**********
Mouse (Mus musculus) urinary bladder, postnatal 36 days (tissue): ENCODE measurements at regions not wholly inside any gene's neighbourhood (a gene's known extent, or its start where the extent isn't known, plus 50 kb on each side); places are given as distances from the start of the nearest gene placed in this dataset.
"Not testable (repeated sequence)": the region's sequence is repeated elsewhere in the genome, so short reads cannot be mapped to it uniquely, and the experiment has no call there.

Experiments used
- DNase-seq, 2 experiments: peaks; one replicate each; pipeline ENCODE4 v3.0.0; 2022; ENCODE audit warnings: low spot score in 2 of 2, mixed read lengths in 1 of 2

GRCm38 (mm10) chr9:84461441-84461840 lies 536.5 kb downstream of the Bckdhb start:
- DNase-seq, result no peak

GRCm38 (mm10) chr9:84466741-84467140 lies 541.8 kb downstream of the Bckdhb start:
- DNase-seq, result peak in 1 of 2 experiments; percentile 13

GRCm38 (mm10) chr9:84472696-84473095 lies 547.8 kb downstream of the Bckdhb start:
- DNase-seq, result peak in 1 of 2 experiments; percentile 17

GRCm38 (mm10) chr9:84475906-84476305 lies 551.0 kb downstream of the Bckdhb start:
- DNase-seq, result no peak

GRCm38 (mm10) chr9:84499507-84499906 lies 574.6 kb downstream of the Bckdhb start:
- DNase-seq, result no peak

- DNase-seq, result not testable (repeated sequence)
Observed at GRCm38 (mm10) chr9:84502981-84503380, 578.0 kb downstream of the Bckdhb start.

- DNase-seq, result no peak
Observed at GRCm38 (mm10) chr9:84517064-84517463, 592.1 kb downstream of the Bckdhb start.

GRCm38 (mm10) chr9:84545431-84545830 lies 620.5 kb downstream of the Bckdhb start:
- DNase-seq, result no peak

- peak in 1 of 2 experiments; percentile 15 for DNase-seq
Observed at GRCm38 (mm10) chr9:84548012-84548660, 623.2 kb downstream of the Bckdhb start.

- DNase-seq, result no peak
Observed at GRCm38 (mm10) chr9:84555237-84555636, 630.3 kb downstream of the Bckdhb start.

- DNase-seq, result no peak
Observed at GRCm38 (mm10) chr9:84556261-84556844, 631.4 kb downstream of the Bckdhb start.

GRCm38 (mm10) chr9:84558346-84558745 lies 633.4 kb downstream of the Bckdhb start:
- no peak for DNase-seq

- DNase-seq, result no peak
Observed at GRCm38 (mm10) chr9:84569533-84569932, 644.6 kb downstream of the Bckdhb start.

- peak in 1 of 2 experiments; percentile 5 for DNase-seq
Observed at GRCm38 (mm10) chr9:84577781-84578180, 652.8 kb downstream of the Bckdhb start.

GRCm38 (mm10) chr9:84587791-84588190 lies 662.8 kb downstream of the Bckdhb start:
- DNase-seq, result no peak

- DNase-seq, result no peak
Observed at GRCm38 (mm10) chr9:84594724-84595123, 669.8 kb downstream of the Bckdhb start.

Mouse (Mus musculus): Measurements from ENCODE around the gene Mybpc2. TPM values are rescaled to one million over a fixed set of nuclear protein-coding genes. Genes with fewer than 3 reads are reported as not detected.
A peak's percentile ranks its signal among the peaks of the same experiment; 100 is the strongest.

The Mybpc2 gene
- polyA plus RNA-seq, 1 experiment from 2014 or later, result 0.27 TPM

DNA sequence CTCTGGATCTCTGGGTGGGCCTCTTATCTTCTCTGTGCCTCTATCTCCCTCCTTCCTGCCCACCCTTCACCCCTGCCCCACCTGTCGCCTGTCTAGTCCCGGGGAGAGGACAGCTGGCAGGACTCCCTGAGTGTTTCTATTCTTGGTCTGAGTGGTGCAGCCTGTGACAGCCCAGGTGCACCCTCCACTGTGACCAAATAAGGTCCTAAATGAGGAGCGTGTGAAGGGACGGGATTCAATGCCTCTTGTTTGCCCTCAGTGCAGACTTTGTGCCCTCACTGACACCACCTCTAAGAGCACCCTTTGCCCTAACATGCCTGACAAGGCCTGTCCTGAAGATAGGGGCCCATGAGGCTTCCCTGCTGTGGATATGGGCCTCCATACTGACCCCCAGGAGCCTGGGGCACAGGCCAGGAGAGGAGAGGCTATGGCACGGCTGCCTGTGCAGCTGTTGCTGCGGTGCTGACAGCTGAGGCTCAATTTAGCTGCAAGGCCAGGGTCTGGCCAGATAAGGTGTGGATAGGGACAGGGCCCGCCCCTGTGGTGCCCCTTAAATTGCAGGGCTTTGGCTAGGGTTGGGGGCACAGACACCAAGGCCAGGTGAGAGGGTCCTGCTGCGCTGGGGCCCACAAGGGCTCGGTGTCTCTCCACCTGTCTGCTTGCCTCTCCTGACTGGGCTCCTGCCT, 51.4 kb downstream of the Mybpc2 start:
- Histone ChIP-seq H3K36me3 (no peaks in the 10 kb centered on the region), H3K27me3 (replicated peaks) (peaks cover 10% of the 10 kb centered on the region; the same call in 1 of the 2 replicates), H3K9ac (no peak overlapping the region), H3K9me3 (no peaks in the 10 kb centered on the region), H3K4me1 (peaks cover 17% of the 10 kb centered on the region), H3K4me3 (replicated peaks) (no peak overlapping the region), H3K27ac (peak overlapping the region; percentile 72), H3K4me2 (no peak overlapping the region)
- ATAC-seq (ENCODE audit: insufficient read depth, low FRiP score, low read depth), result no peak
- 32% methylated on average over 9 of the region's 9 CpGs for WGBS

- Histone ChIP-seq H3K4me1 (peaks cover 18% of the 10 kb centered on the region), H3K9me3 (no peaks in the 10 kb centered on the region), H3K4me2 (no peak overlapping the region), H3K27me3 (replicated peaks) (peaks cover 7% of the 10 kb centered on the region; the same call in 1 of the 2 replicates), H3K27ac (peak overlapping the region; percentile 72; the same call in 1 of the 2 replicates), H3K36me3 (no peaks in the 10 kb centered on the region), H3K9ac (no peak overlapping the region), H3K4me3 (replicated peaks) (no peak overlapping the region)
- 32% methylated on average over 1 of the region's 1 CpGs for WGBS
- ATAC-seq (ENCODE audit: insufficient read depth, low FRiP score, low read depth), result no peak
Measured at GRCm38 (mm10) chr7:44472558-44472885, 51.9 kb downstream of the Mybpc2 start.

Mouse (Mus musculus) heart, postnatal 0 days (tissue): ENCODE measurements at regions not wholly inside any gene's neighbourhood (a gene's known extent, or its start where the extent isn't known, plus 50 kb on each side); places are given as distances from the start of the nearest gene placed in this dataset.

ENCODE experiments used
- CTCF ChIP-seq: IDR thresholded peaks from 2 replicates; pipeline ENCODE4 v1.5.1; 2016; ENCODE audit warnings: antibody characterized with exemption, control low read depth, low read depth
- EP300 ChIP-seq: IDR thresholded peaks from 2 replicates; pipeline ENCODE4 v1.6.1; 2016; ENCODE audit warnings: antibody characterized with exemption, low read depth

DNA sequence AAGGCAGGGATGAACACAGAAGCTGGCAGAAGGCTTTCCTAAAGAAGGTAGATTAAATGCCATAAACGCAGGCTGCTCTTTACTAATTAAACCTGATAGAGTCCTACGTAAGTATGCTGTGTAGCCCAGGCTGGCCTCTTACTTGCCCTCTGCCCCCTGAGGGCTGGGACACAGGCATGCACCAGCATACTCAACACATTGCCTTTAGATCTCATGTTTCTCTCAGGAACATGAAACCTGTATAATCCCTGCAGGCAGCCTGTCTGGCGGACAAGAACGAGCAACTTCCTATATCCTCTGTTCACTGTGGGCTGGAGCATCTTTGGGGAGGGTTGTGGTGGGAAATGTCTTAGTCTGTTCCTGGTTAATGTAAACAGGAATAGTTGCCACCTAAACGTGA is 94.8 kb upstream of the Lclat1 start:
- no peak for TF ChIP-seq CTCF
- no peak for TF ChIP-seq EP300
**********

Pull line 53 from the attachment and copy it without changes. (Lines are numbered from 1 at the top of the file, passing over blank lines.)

DNA sequence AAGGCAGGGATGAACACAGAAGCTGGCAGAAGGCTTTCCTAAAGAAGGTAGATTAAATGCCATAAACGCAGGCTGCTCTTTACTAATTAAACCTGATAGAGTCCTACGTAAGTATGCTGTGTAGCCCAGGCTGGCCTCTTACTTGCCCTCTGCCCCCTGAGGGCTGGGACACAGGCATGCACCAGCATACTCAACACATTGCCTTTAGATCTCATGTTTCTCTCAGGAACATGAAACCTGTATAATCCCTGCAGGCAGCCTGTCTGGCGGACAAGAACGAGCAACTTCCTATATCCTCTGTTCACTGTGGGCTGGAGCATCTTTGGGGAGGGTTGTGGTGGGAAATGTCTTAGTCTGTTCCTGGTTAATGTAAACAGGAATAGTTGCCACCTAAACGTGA is 94.8 kb upstream of the Lclat1 start: